This is but one chapter in a wholly amazing book. See this review.

Appropriate for discussing death in general.

 

Sun and SpoonSunSpoon

Middle reader

Ages 7-12

By Kevin Henkes

144 pages

Greenwillow

2007

 

Since the death of his grandmother two months ago, Spoon has been dreaming about her. The dreams are becoming less frequent and beginning to grow fuzzy. Spoon worries that his memories of her will disappear and is desperate to find some way to help him hold on to those memories. He steals a deck of solitaire cards from his grandparent’s house and soon learns that his grandfather also found solace in that deck of cards.

Appropriate for discussing the death of a grandparent.

 

Bridge to Terabithiaterabithia

Middle reader

Ages 8 and up

By Katherine Patterson

144 pages

HarperCollins

1987

 

Jess wants nothing more than to be the fastest runner in the fifth grade, but a new girl in town, Leslie, takes that position. Despite this, the two become best friends and create a magical kingdom, Terabithia, just for them. The only way to get to Terabithia is to swing across a gully on an enchanted rope.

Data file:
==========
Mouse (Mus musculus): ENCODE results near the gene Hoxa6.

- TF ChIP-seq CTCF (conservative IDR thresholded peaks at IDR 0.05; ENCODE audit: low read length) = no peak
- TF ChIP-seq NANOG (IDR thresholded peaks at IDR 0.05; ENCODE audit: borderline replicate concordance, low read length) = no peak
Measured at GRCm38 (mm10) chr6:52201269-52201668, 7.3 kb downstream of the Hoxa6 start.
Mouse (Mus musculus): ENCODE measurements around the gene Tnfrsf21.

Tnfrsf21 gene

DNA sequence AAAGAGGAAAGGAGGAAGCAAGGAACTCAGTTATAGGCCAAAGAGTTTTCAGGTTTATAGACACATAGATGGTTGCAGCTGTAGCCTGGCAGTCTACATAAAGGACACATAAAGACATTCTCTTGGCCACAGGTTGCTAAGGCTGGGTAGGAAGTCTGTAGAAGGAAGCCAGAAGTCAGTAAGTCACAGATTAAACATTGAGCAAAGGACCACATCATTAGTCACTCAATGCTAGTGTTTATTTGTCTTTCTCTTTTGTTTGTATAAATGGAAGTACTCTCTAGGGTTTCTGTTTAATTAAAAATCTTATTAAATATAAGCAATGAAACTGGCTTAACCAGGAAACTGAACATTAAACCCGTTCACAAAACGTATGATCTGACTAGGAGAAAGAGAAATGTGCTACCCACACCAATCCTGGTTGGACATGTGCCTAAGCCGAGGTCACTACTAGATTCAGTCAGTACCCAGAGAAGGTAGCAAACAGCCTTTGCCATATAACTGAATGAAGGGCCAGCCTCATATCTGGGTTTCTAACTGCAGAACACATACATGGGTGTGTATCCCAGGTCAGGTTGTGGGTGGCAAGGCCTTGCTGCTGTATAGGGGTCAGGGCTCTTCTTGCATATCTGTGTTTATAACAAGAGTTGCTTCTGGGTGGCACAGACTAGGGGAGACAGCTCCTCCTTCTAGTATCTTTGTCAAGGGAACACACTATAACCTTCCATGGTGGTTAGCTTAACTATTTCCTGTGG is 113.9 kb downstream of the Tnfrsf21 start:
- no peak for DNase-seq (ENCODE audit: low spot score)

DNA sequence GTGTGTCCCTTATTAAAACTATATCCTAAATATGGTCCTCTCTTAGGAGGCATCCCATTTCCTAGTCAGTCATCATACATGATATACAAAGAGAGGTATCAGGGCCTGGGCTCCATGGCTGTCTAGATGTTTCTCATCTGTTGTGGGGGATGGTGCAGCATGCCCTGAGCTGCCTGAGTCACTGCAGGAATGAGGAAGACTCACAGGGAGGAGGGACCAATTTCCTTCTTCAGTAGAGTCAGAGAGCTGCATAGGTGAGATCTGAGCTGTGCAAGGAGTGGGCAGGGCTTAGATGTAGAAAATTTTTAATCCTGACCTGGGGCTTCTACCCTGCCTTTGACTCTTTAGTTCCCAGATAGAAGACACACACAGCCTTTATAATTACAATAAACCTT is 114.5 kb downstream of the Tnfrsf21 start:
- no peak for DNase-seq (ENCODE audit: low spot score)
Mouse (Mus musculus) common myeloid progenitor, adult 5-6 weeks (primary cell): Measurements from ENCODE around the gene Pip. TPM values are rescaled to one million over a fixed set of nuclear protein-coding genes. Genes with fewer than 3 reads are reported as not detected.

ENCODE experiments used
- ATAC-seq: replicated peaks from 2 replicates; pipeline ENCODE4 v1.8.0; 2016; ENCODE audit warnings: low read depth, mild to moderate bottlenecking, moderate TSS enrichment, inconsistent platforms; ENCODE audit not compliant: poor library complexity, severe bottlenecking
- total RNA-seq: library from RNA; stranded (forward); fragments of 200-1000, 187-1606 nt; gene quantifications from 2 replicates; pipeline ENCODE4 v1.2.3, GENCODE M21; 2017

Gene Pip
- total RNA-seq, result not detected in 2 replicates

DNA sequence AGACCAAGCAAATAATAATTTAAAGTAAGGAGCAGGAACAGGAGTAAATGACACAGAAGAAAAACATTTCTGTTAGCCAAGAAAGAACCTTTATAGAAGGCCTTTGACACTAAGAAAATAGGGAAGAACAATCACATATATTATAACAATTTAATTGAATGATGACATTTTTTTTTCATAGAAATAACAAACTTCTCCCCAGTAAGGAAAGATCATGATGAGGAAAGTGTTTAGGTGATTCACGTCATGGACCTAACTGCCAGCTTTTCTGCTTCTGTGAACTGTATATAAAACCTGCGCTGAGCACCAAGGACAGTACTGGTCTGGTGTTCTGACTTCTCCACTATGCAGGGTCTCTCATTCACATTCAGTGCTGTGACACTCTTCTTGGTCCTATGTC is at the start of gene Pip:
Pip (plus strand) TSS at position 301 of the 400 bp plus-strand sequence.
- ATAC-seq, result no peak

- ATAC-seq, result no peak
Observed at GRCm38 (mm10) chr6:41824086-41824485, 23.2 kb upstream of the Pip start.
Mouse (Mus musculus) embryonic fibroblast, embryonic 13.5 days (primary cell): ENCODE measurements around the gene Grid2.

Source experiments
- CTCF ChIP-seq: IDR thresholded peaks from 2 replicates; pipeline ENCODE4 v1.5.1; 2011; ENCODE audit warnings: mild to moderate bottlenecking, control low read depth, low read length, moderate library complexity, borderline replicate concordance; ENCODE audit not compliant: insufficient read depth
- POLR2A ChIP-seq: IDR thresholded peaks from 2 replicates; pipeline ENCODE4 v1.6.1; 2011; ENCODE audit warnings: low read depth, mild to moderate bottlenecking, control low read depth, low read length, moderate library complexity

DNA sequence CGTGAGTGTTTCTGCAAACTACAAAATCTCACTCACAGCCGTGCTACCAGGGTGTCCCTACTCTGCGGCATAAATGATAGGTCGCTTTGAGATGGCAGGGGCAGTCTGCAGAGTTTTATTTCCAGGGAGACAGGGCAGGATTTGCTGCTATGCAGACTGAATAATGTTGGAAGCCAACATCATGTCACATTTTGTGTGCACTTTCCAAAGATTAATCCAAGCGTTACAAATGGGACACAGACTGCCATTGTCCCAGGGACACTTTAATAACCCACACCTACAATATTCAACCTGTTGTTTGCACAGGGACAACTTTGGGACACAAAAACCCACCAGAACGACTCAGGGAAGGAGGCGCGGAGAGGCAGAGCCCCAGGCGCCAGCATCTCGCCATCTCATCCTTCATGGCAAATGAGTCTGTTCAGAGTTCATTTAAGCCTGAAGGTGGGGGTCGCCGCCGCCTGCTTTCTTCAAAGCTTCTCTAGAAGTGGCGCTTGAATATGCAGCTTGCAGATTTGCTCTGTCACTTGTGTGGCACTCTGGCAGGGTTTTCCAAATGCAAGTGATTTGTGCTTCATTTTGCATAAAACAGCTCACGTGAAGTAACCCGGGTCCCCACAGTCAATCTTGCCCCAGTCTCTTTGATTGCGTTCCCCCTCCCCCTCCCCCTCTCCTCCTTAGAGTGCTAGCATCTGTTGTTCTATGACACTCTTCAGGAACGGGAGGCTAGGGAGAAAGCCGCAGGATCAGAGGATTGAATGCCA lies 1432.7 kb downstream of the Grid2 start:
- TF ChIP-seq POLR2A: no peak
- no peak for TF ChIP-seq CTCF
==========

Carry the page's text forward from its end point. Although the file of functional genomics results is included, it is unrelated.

When Jess is away one day, Leslie attempts to go to their magic kingdom alone and dies in a fall. Jess must find a way to go on and discovers that the strength and courage he learned from her helps him deal with the loss.

When I was in seventh grade a classmate, and close friend, died. He was hit by a car while riding his bike. I’m certain, that no matter how long I live, I will never forget the scene of his funeral and the many young people struggling to understand such a tragedy. I think this book may have been a great comfort to me then.